1. Buy New Running Shoes
Question...What could be better than sporting shiny new shoes for your finish picture? Answer...Sporting a finisher medal without limping. By now, you should know better than to wear new shoes or socks on race day.
2. Try on A New Outfit
Equipment is essential for a successful event. This mean shoes, socks, shorts, top, number belt, watch or GPS. All of it should follow the No-New-Gear-on-Raceday rule. Not even a new top. Not even a more aerodynamic hat. Comfort above all else will spell success.
3. Change Your Plan
If you trained for the race, you have been likely training for many months. That means you have planned for months. Do not be tempted to switch gears or change plans on race day. If you are planning for a 4:00:00 marathon it is O.K. to shoot for 3:55. But do not follow the 3:40 pace group thinking you will “gain an extra time cushion.” This is a recipe for disaster. Stick to the plan, Stan!
4. Keep Up With the Joneses
The folks around you might be faster than you. Then again, they just might be dumber. Do not attempt to keep up with someone simply because he or she “looks like” someone you “should” be able to beat. Let them disappear on the horizon. You just might pass them on the side of the road in the final few miles.
5. Go Out In a Blaze of Glory
No matter what you do, you will be on fire when the gun goes off. Most will blast off the line. You will be tempted to follow. If you have a GPS, watch it closely and stay on pace. It is worth noting that most world class distance runners produce negative splits when they compete. Follow the experts. Start slow and finish strong.
6. Don’t Drink and Run
You can go for a long, long time without food before you starve. Water is not the same. You must stay hydrated. Hopefully you experimented on you long runs. Drink too much and you will be hurling on the side of the road. Drink too little and you will be sapped. You will be walking before you know it. Drink responsibly.
7. Forget to Fuel the Machine
The “wall” that most marathon runners describe occurs between 18 and 22 miles. The reason for this physiologic barrier is that that is when most people run out of calories. They just plain run out of gas. You must eat on the run. Not Krystal, but GU, Cliff Blocks, Powerbars, or what ever magical but nasty form of energy intake you prefer. Just don’t try a new one on race day. Wear a number belt with elastic loops that holds your gels and they will be in the holster, at your side and ready to keep you fed. I eat GU every 40-45 minutes. Keep track of when it is your time to eat, and eat as you approach the water stop so you can discard the wrapper and wash it down at the aid station.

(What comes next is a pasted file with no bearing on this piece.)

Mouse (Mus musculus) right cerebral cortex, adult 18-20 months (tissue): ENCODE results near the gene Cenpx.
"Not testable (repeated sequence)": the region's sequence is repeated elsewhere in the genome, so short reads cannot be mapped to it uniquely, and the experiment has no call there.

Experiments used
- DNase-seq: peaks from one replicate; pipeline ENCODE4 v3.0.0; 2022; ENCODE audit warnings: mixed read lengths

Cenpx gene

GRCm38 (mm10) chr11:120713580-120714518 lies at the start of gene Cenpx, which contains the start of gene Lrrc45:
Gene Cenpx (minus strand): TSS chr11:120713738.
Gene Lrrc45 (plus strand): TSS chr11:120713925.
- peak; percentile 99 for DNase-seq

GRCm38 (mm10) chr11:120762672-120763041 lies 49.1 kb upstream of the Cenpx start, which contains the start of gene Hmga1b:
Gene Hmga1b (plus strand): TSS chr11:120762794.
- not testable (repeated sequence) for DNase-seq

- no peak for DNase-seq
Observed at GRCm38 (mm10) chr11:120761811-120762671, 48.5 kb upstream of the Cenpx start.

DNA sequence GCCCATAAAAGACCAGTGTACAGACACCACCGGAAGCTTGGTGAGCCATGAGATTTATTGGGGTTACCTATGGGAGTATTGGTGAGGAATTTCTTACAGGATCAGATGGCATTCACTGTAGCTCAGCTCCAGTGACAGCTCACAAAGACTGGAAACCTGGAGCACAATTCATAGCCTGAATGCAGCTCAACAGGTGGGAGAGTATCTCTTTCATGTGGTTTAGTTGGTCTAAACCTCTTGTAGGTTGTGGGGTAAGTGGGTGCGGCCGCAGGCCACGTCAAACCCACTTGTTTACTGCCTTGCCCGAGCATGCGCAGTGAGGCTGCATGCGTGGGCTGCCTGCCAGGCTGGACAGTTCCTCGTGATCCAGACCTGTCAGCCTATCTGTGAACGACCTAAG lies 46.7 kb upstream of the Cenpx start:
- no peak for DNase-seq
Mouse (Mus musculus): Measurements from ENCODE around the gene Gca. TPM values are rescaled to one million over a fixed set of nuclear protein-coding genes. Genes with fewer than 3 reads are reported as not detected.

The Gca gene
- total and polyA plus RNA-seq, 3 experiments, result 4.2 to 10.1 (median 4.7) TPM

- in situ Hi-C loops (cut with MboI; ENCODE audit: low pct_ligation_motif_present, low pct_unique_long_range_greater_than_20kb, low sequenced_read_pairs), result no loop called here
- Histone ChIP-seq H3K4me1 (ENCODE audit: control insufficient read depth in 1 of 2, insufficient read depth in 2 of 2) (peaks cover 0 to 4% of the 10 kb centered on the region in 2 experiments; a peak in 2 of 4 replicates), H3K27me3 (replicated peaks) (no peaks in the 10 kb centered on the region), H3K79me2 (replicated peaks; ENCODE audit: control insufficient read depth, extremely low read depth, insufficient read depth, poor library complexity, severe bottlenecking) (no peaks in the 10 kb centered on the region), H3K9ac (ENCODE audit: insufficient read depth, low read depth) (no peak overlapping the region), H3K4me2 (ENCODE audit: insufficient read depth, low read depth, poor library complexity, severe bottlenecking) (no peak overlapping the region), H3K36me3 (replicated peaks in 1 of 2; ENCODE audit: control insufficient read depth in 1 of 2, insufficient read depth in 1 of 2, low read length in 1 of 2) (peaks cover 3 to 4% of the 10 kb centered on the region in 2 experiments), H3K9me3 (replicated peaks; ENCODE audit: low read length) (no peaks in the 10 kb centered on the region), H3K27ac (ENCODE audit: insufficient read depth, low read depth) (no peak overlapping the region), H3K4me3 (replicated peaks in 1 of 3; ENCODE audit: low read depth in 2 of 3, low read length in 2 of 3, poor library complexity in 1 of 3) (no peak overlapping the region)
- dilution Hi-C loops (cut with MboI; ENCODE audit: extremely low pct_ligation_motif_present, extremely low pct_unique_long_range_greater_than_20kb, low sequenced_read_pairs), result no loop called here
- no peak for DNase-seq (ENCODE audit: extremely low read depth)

8. Just One More Long Run
Every endurance athlete struggles with the idea that one more workout or one more long run will somehow make you more “ready.” Hope that your competition does this, but don’t do it yourself. The taper you have been prescribed by your training plan must be followed. It is not optional if you want optimum performance. Trust that you are prepared. Save it for race day.
9. Stay up Late
No matter what you do, you will have trouble sleeping on the eve of the race. This is normal. Just don’t make it worse by watching television until you are “tired enough” to fall asleep. Counts sheep or mile markers, or whatever you do. Get all the rest you can.
10. Forget the Point
On the morning of the your big event, try to remember why you got out of bed every morning to go on long runs. Remember why you ran in the heat, the rain, the dark and the cold. Try to remember why you registered for a marathon in the first place. Keep in mind that it wasn’t just to finish at a certain pace. Don’t forget to have a good time. Take the time (but not too much) to thank the volunteers at the water stations, the lone sentry standing there all day just so you will not have to think about where to turn, and the folks at the finish cheering and screaming your name.
Award Winning Foot and Ankle Surgeon
Stay Fit. Go Long. Run Fast. Be Strong.